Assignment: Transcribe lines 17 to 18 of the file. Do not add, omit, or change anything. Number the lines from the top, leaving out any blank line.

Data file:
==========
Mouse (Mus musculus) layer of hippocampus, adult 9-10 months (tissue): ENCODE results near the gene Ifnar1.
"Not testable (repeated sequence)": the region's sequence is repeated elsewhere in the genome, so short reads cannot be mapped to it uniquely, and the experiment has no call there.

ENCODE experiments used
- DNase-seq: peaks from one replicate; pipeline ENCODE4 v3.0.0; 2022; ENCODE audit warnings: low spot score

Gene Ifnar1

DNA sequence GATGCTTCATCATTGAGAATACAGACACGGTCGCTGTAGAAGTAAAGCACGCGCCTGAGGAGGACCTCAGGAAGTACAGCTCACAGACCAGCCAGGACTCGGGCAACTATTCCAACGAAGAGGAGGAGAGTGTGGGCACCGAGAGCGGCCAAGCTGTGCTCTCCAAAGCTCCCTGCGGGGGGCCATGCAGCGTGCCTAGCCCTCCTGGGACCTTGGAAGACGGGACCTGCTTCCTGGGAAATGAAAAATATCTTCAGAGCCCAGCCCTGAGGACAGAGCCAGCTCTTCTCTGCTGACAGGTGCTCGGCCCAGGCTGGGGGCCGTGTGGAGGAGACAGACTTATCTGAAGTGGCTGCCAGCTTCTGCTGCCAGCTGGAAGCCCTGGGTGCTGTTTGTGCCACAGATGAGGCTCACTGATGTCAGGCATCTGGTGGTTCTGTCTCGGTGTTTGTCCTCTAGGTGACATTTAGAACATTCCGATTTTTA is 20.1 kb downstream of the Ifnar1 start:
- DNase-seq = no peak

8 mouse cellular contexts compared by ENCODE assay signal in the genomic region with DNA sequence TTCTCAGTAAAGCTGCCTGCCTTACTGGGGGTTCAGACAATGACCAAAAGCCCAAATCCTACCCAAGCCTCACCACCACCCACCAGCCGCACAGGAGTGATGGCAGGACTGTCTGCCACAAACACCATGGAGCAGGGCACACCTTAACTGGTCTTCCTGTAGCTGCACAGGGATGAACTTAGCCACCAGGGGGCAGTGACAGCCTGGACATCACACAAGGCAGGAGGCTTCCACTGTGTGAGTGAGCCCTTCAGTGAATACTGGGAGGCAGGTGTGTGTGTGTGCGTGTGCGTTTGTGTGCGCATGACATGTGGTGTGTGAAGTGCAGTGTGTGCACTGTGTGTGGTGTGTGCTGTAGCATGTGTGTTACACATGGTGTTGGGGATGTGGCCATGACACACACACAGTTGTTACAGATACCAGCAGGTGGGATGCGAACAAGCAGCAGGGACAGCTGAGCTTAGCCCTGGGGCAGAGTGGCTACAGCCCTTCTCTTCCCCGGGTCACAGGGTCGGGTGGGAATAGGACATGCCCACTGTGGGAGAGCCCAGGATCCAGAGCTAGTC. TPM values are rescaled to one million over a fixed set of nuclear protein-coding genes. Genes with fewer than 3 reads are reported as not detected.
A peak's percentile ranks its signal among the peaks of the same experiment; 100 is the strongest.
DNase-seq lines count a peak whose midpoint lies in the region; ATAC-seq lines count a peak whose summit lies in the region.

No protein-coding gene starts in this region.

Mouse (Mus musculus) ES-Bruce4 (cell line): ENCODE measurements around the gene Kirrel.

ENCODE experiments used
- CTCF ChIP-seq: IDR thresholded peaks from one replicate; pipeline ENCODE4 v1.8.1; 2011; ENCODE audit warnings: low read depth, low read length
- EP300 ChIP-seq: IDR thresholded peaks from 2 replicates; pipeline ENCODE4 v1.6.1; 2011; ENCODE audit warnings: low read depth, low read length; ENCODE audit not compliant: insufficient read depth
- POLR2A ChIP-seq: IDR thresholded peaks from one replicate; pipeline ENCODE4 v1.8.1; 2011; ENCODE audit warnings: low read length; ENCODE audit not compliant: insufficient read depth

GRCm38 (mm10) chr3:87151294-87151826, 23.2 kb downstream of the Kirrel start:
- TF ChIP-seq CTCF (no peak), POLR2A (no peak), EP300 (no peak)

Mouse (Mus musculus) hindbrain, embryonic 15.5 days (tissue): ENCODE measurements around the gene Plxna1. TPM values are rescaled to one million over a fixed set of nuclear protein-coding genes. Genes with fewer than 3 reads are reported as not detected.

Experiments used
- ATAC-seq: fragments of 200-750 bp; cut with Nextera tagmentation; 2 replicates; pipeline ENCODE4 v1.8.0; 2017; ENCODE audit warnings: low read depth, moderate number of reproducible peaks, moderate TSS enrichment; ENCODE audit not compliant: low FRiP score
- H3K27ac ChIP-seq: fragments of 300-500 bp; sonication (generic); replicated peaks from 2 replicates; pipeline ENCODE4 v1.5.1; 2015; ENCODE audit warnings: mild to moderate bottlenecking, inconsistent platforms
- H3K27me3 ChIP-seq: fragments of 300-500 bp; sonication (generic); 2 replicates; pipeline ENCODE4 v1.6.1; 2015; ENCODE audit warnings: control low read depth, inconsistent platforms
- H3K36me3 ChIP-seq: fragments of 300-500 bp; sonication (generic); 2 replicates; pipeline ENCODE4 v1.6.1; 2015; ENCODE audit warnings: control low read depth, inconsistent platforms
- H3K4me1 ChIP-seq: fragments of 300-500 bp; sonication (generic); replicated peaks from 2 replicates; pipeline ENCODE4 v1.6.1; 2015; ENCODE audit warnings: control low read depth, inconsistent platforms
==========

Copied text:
GRCm38 (mm10) chr3:87151294-87151826, 23.2 kb downstream of the Kirrel start:
- TF ChIP-seq CTCF (no peak), POLR2A (no peak), EP300 (no peak)